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UVa Grad Student Cracks Smart Card Security Code

February 29, 2008

By Mark Tenia

A UVa grad student has cracked the code in widely used security cards and cards used as mass transit fare cards.

The code was cracked in smart cards which are used as keycards for high security areas as well as mass transit fare cards. They're supposed to prevent just anyone from gaining access to secure areas but that just isn't the case.

It was done with just a few thousand dollars of readily available equipment. There are over a billion of these cards out there used for mass transit in major cities around the world and to protect buildings.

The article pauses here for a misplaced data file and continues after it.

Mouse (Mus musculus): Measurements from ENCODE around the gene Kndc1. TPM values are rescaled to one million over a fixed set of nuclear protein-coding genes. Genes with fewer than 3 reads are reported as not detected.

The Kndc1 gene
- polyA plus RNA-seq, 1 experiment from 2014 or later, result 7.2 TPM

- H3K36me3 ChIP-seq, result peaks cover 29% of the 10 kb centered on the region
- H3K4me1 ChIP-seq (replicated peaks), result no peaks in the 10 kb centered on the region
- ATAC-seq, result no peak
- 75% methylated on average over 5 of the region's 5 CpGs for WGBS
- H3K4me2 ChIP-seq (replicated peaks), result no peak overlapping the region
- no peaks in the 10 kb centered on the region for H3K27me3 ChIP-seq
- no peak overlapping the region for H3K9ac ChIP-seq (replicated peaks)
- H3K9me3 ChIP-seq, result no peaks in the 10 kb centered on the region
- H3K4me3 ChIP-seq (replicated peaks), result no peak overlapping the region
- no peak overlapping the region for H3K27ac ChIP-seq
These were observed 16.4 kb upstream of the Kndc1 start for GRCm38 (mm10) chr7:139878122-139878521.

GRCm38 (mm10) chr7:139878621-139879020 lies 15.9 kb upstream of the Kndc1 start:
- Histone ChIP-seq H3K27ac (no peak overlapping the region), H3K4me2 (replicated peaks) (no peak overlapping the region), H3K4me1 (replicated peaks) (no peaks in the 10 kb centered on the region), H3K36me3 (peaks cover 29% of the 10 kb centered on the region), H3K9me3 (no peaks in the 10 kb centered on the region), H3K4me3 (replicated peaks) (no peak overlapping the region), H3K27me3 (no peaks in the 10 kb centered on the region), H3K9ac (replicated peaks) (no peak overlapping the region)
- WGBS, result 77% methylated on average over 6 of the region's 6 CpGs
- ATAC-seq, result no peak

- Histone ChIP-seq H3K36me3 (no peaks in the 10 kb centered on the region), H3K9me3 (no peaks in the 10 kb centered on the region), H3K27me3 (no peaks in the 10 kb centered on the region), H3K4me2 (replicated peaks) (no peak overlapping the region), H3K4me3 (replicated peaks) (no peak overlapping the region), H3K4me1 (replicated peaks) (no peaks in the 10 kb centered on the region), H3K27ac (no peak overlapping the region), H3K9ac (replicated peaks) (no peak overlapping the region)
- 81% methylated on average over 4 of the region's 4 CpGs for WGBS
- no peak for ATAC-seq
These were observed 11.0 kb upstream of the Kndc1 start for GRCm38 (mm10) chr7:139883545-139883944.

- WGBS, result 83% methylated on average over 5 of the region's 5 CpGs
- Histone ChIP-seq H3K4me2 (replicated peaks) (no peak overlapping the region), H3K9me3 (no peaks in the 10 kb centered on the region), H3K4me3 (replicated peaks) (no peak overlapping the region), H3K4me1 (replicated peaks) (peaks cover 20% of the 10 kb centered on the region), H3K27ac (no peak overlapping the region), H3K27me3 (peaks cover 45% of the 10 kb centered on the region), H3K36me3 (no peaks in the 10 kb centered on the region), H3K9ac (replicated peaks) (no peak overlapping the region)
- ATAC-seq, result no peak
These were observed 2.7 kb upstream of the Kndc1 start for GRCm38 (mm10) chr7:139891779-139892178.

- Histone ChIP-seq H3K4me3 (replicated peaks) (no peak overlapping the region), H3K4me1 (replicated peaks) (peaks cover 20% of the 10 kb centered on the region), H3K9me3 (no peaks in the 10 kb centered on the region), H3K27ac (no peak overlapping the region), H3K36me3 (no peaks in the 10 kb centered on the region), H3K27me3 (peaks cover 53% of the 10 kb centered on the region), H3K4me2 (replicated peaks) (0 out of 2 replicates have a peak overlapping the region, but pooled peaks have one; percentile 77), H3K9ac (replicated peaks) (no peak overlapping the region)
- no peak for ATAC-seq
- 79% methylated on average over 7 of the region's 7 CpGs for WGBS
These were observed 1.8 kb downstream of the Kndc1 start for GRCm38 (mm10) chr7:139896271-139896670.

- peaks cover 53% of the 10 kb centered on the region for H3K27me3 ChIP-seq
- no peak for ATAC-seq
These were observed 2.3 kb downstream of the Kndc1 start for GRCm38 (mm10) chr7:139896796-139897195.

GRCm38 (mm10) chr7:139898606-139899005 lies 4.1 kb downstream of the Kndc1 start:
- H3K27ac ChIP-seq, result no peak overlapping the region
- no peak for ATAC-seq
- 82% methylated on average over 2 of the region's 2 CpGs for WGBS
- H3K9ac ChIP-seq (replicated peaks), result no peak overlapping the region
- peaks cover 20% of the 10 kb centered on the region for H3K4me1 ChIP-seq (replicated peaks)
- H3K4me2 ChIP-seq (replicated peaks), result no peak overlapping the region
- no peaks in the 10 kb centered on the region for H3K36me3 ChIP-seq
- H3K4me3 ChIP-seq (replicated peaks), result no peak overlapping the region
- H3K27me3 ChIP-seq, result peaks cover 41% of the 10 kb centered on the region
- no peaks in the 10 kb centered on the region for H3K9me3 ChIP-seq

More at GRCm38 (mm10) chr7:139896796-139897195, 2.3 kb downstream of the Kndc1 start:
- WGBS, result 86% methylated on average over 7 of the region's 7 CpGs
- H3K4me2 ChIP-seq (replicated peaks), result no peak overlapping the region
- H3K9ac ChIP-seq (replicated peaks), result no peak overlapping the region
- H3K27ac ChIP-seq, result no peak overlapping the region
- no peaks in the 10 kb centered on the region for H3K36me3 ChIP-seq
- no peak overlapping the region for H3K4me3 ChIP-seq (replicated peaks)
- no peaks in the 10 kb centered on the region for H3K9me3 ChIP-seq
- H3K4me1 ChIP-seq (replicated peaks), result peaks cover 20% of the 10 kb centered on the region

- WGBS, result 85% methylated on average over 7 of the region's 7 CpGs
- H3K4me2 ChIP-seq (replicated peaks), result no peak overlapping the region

But these findings show that anyone with the means and the money could duplicate these security cards and gain access to secure areas but those aren't the only issues.

"The operator of say a subway system could lose money but then there's also privacy issues where the user of a subway system now risks disclosing private information that are stored on these cards because the protection isn't sufficient" said UVa Computer Science PhD candidate Karsten Nohl.

And similar technology is used to protect credit cards and keyless entry for your car. Nohl is now working to see if he can crack those codes which will of course bring about a new set of problems.

Nohl will not publicly show how he was able to defeat the code but does say it was fairly simple.

Original Article | Local Copy


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